Digital Roundup: 1/28/2015

Wednesday, January 28, 2015
Digital Roundup: 1/28/2015

We’re back! Did you miss us? Or did you even notice we were gone? (Given that we haven’t had a Digital Update for you since December 17, we sure hope you noticed.) A lot has happened since we were last together, including a very sad loss which, as it happens, ties directly into this week’s additions.

New this week in the Rhino Room at iTunes:

On December 22, the world of music lost the great Joe Cocker, who had the kind of unique voice that is likely never to be duplicated. Cocker had a substantial back catalog, with 22 studio albums to his credit, and three of those efforts – all of them from the mid-1980s – have at last made their way into our digital catalog.

Joe Cocker, Civilized Man: Released in 1984, this was Cocker’s first effort for Capitol Records, a switch in label which earned him his first UK chart placing in several years, even if it was only at #100. Ever the great interpreter, the album found Cocker delivering a solid cover of the classic Drifters hit, “There Goes My Baby,” and – on a more contemporary tip – a memorable rendition of Squeeze’s “Tempted.”

Joe Cocker, Cocker: In the grand scheme of things, Cocker is not a great Cocker album. It’s surprisingly easy to forget that, however, when you get caught up in the fact that Cocker’s cover of Randy Newman’s “You Can Leave Your Hat On” is, in fact, great. (It also doesn’t hurt that it was in Nine ½ Weeks.) The same goes for his take on Marvin Gaye’s “Inner City Blues.” Unfortunately, the production is about as slick as ‘80s rock gets, so with the exception of a handful of tracks, it comes and goes without leaving much of a trace…except, of course, for the remember that when it comes to belting ‘em out, Cocker’s still one of the best.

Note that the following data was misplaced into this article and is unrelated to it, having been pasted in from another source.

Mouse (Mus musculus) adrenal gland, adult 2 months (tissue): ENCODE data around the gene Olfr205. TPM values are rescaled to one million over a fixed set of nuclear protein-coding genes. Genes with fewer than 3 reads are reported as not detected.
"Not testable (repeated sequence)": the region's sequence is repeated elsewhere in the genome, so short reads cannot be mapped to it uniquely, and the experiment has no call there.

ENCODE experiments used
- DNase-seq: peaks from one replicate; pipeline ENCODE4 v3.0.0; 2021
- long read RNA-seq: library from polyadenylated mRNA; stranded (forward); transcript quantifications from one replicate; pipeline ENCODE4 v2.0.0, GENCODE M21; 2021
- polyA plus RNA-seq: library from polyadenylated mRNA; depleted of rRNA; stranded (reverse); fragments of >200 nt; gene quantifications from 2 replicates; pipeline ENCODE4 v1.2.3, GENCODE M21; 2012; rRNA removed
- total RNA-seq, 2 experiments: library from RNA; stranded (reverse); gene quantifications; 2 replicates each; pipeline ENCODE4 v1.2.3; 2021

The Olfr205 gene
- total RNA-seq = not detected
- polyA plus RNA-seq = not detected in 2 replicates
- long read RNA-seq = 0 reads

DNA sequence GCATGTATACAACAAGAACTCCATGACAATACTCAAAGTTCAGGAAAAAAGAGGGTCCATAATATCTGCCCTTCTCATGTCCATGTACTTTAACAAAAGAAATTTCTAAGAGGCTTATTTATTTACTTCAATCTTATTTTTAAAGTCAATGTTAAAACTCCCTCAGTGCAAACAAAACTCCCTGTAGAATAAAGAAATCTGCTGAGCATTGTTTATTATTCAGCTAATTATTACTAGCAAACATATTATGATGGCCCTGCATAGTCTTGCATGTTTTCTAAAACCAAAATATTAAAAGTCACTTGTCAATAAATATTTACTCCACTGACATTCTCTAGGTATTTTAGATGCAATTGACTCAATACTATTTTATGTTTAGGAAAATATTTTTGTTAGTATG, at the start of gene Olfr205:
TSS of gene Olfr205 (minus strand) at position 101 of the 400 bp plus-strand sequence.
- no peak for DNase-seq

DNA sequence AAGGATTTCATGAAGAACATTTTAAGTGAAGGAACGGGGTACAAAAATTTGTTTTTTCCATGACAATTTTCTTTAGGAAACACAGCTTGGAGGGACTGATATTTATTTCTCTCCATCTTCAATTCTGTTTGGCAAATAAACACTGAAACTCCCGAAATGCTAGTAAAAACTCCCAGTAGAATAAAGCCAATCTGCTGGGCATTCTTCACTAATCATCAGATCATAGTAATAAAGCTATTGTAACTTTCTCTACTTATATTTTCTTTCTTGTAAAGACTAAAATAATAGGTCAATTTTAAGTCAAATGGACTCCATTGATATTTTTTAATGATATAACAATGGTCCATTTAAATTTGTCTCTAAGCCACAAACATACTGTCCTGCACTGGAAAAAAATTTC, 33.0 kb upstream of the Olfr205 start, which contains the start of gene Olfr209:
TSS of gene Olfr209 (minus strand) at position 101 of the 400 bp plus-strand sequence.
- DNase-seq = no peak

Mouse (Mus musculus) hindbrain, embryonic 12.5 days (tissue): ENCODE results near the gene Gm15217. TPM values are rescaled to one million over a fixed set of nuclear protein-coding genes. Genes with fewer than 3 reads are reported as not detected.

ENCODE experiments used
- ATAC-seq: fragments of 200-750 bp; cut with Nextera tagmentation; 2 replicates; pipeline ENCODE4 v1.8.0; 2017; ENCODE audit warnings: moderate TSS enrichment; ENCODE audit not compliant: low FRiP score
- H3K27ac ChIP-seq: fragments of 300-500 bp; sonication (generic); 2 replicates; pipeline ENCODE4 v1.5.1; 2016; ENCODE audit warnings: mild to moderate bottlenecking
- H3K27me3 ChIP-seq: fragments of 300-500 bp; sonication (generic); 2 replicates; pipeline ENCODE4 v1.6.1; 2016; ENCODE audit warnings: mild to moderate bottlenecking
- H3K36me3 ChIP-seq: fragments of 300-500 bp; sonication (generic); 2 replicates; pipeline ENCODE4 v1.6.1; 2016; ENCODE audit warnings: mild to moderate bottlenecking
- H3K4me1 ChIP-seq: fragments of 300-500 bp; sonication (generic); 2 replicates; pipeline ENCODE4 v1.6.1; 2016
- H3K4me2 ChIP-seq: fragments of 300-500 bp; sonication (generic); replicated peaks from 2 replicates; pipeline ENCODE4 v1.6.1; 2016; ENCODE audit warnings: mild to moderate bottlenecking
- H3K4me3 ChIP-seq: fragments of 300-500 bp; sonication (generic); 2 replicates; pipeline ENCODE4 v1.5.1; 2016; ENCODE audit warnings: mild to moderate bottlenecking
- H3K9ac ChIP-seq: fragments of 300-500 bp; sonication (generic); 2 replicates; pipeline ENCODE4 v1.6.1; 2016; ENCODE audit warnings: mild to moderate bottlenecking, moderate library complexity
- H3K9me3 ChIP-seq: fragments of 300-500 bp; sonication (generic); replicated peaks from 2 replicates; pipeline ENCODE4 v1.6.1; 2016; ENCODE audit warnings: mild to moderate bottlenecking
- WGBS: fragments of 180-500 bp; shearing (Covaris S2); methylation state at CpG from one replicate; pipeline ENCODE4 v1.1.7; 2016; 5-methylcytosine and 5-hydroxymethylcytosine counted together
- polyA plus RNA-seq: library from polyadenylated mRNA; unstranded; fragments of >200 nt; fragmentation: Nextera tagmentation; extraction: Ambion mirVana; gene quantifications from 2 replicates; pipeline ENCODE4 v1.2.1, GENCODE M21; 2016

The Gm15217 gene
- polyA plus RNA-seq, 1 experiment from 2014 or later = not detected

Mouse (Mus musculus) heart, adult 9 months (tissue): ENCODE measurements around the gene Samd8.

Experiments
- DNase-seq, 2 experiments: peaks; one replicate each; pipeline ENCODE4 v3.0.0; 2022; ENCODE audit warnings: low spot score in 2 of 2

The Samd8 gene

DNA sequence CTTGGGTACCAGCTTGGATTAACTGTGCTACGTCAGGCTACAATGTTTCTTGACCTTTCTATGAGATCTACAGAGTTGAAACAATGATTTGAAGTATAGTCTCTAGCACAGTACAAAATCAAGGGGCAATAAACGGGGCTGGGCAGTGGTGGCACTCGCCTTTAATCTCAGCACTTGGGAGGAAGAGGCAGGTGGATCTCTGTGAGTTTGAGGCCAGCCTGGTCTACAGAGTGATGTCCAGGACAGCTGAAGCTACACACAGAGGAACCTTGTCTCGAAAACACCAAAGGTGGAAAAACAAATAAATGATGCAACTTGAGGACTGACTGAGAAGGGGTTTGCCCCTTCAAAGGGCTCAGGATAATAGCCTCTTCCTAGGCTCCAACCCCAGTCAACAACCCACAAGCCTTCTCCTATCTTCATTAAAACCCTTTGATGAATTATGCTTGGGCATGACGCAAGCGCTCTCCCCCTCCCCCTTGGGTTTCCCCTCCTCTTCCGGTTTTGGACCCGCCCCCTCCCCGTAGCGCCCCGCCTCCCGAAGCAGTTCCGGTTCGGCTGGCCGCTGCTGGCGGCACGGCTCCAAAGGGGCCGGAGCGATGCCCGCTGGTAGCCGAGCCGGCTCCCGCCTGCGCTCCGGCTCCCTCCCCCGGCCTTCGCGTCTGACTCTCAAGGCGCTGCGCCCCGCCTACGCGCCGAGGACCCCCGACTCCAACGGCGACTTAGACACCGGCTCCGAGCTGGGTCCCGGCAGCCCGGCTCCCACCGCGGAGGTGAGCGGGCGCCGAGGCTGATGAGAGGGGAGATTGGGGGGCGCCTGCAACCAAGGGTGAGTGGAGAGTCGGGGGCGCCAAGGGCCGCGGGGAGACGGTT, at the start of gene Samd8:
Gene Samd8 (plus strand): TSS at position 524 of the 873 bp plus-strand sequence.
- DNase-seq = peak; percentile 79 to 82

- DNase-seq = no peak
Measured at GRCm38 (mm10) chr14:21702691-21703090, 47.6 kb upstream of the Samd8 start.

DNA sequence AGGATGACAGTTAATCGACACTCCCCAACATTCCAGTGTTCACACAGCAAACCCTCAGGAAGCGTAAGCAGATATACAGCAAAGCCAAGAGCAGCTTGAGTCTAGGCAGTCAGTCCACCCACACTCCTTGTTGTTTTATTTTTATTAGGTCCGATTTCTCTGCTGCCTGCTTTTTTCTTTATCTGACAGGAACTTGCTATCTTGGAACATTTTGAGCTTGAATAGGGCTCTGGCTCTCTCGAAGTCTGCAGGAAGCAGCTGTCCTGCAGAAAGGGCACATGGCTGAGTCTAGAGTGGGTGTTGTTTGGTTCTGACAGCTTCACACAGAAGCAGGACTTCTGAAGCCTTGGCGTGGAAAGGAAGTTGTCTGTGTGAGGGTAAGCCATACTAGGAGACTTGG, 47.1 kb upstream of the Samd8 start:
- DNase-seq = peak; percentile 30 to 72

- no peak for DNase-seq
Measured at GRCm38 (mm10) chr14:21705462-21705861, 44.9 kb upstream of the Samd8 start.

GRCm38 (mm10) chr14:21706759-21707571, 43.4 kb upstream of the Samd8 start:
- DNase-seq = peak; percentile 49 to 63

Joe Cocker, Unchain My Heart: A step up from its predecessor, Unchain My Heart is probably still best remembered by Americans for its title track, which found its way into millions of viewers’ brains as a result of its use in a Miller Lite ad, but there’s also a raging cover of John Lennon’s “Isolation” that’s a must-hear.